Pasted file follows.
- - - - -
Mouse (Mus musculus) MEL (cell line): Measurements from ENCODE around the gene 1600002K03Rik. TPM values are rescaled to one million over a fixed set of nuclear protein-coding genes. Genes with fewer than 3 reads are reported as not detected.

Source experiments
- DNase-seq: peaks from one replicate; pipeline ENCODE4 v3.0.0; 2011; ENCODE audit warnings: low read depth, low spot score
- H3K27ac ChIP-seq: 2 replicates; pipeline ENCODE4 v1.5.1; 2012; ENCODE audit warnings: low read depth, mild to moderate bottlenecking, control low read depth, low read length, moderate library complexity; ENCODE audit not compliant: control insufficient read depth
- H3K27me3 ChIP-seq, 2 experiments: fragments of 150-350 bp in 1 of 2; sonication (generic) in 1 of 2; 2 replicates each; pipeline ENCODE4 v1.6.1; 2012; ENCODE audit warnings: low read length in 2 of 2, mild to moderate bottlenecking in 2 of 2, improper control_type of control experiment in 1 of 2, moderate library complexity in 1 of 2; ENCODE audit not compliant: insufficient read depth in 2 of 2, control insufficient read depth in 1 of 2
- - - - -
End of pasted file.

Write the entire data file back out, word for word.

Mouse (Mus musculus) MEL (cell line): Measurements from ENCODE around the gene 1600002K03Rik. TPM values are rescaled to one million over a fixed set of nuclear protein-coding genes. Genes with fewer than 3 reads are reported as not detected.

Source experiments
- DNase-seq: peaks from one replicate; pipeline ENCODE4 v3.0.0; 2011; ENCODE audit warnings: low read depth, low spot score
- H3K27ac ChIP-seq: 2 replicates; pipeline ENCODE4 v1.5.1; 2012; ENCODE audit warnings: low read depth, mild to moderate bottlenecking, control low read depth, low read length, moderate library complexity; ENCODE audit not compliant: control insufficient read depth
- H3K27me3 ChIP-seq, 2 experiments: fragments of 150-350 bp in 1 of 2; sonication (generic) in 1 of 2; 2 replicates each; pipeline ENCODE4 v1.6.1; 2012; ENCODE audit warnings: low read length in 2 of 2, mild to moderate bottlenecking in 2 of 2, improper control_type of control experiment in 1 of 2, moderate library complexity in 1 of 2; ENCODE audit not compliant: insufficient read depth in 2 of 2, control insufficient read depth in 1 of 2